Berman says that a dualist can be “aware of themselves as being different from the objects they perceive”. According to him the dualist can sometimes feel detached from the objects being perceived, that is, they can be self-conscious at the same time as they are conscious of external phenomena. Berman calls this the “core dualistic experience”, an ability to experience mental activity distinct from the objects that are being sensed at the same time.

Berman has devised a questionnaire that allows him to assess whether a person is a monist or a dualist and in a small survey he has found that about half of us are one type and half the other. Berman argues that both ideas of the mind are true in that they exist as the real conscious experiences of two different kinds of people. He summarises this in what he calls the Two Consciousness Theory (2CT). Berman believes this resolves the opposition between philosophers of monism and dualism – both are true because they are the true experiences of two different kinds of people. Some of us have minds distinct from the objects or phenomena we perceive, some of us do not. We are born as dualist or monist. Most immaterialists identify with dualism, and materialists with monism; philosophers who are monist are often immaterialists, dualists are materialists – but the range of ideas is very great.

What do scientists think about consciousness today? Some progress is being made, vindicating Bertrand Russell’s prediction that science would impinge on philosophy. First they say the obvious: an individual can be in many different states of consciousness, for example from being awake to asleep, from being anaesthetised to being in a persistent vegetative state. They have used methods such as functional magnetic resonance imaging to show that different states of consciousness are associated with different levels of neural activity in different parts of the brain.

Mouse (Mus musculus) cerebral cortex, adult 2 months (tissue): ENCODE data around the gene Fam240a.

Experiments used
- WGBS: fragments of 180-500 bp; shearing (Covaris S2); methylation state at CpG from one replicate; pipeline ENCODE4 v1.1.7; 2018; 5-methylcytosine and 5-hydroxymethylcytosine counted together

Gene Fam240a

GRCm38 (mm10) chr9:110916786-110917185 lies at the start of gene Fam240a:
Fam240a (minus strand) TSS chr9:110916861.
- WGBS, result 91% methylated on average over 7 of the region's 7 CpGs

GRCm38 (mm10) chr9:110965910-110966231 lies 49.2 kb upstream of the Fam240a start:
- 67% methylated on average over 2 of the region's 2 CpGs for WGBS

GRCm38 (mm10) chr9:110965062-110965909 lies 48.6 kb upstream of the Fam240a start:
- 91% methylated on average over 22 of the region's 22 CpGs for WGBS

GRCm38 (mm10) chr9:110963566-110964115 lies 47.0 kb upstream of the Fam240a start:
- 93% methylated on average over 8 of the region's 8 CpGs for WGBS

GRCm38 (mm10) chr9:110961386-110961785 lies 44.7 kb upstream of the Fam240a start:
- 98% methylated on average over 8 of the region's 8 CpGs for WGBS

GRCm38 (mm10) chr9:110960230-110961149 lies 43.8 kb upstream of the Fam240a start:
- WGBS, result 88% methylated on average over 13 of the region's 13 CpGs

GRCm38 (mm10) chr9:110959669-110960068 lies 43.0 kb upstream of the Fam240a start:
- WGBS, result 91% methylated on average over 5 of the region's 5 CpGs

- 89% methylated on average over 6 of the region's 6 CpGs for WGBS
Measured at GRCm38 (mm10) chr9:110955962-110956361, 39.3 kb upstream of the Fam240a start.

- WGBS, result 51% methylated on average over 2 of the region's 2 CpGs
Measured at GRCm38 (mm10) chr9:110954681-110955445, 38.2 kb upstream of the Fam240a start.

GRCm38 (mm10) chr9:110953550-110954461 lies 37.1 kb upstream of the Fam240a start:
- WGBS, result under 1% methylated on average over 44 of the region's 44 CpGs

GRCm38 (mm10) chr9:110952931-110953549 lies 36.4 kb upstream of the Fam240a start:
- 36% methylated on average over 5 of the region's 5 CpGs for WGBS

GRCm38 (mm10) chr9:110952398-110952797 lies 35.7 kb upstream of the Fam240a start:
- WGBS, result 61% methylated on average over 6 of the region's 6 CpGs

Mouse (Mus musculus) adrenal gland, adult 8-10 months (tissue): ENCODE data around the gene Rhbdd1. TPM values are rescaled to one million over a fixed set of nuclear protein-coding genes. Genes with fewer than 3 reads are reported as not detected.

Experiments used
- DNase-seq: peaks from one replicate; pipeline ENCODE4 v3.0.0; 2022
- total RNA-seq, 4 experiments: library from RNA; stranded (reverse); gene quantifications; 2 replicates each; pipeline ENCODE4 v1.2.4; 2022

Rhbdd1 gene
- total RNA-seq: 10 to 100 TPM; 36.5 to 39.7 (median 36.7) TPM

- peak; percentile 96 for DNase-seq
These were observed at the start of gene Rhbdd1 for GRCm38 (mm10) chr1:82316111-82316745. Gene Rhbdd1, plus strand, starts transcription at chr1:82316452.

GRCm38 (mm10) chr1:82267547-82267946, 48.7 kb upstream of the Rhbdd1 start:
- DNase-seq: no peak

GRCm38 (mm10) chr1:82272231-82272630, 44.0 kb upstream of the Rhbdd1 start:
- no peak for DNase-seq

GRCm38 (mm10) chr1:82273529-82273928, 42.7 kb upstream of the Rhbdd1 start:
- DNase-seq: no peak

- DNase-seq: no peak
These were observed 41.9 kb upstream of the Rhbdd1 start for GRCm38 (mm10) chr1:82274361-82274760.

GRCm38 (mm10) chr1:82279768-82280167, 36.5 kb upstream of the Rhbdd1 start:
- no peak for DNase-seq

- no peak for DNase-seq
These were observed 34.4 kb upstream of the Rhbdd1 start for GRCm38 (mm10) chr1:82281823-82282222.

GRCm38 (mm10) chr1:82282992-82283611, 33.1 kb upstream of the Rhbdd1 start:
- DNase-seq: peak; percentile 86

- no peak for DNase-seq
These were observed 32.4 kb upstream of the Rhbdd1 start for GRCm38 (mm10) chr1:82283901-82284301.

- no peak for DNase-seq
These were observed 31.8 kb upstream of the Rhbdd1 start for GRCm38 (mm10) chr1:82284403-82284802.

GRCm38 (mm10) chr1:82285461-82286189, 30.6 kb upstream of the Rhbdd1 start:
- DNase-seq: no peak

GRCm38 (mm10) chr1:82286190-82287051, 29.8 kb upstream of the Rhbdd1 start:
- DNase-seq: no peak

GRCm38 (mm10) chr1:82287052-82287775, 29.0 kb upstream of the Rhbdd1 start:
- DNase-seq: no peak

It is difficult to avoid the inference that consciousness requires and is caused by specific kinds of biochemical and biophysical neural activity which can detected and measured.

Second, sadly, many people suffer from genetic disorders that affect their mental capacity to various degrees and their brains show different kinds of neural activity. It is likely that many of them experience consciousness in ways that differ from the norm.

Thirdly, we may wonder about the kind of consciousness experienced by unusually talented people, for example while concert pianists are playing complex sonatas and concertos faultlessly often at great speed without the music – are they conscious of what they are doing moment by moment? Great tennis players make shots which they cannot have time to think about.

Fourthly, we can surmise that a newborn child is not conscious in the same way as an adult: consciousness is an activity of the brain that changes with the development of the individual while maturing and, of course, while ageing, for example with dementia.

Finally, it is certain that human and animal consciousness evolved, probably slowly.  Consciousness is certainly a complex trait and so it is likely to be have been affected by changes in many genes over evolutionary time.